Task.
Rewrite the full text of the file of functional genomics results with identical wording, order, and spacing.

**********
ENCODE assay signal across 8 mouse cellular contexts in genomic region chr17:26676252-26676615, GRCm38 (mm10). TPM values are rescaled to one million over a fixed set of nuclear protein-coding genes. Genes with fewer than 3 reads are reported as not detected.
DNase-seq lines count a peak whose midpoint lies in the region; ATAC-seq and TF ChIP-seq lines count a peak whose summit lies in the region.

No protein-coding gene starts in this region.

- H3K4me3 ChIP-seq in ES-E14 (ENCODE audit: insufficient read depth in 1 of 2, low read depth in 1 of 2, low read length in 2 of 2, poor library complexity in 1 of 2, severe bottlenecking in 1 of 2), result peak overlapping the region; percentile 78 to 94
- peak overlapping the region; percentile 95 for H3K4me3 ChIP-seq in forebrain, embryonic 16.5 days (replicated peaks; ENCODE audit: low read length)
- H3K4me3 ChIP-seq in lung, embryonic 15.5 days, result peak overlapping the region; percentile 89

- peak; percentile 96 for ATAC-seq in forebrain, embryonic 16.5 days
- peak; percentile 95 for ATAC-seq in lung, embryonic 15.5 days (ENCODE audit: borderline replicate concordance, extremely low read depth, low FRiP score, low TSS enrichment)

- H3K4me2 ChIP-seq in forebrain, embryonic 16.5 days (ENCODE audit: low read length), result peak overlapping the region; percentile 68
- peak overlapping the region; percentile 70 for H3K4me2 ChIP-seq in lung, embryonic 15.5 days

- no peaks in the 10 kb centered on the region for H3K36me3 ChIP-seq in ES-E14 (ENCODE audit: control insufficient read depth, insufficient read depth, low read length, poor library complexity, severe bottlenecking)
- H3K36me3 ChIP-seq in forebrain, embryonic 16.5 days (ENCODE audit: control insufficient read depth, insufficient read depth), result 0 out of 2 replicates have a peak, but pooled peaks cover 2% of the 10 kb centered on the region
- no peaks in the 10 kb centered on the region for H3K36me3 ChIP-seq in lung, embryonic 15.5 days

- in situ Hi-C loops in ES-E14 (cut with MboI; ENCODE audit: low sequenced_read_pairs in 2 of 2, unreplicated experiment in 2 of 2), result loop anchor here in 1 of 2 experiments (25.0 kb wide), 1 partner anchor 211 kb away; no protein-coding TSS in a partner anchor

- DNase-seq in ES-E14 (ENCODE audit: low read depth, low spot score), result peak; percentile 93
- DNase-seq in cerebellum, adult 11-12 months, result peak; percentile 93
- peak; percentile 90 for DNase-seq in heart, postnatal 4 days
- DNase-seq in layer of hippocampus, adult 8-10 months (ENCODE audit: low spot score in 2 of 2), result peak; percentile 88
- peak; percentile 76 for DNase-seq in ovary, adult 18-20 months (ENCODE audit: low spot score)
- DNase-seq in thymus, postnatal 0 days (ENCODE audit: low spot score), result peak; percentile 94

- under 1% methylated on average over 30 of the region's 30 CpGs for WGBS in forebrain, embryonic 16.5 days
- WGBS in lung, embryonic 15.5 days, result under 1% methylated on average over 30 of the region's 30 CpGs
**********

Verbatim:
ENCODE assay signal across 8 mouse cellular contexts in genomic region chr17:26676252-26676615, GRCm38 (mm10). TPM values are rescaled to one million over a fixed set of nuclear protein-coding genes. Genes with fewer than 3 reads are reported as not detected.
DNase-seq lines count a peak whose midpoint lies in the region; ATAC-seq and TF ChIP-seq lines count a peak whose summit lies in the region.

No protein-coding gene starts in this region.

- H3K4me3 ChIP-seq in ES-E14 (ENCODE audit: insufficient read depth in 1 of 2, low read depth in 1 of 2, low read length in 2 of 2, poor library complexity in 1 of 2, severe bottlenecking in 1 of 2), result peak overlapping the region; percentile 78 to 94
- peak overlapping the region; percentile 95 for H3K4me3 ChIP-seq in forebrain, embryonic 16.5 days (replicated peaks; ENCODE audit: low read length)
- H3K4me3 ChIP-seq in lung, embryonic 15.5 days, result peak overlapping the region; percentile 89

- peak; percentile 96 for ATAC-seq in forebrain, embryonic 16.5 days
- peak; percentile 95 for ATAC-seq in lung, embryonic 15.5 days (ENCODE audit: borderline replicate concordance, extremely low read depth, low FRiP score, low TSS enrichment)

- H3K4me2 ChIP-seq in forebrain, embryonic 16.5 days (ENCODE audit: low read length), result peak overlapping the region; percentile 68
- peak overlapping the region; percentile 70 for H3K4me2 ChIP-seq in lung, embryonic 15.5 days

- no peaks in the 10 kb centered on the region for H3K36me3 ChIP-seq in ES-E14 (ENCODE audit: control insufficient read depth, insufficient read depth, low read length, poor library complexity, severe bottlenecking)
- H3K36me3 ChIP-seq in forebrain, embryonic 16.5 days (ENCODE audit: control insufficient read depth, insufficient read depth), result 0 out of 2 replicates have a peak, but pooled peaks cover 2% of the 10 kb centered on the region
- no peaks in the 10 kb centered on the region for H3K36me3 ChIP-seq in lung, embryonic 15.5 days

- in situ Hi-C loops in ES-E14 (cut with MboI; ENCODE audit: low sequenced_read_pairs in 2 of 2, unreplicated experiment in 2 of 2), result loop anchor here in 1 of 2 experiments (25.0 kb wide), 1 partner anchor 211 kb away; no protein-coding TSS in a partner anchor

- DNase-seq in ES-E14 (ENCODE audit: low read depth, low spot score), result peak; percentile 93
- DNase-seq in cerebellum, adult 11-12 months, result peak; percentile 93
- peak; percentile 90 for DNase-seq in heart, postnatal 4 days
- DNase-seq in layer of hippocampus, adult 8-10 months (ENCODE audit: low spot score in 2 of 2), result peak; percentile 88
- peak; percentile 76 for DNase-seq in ovary, adult 18-20 months (ENCODE audit: low spot score)
- DNase-seq in thymus, postnatal 0 days (ENCODE audit: low spot score), result peak; percentile 94

- under 1% methylated on average over 30 of the region's 30 CpGs for WGBS in forebrain, embryonic 16.5 days
- WGBS in lung, embryonic 15.5 days, result under 1% methylated on average over 30 of the region's 30 CpGs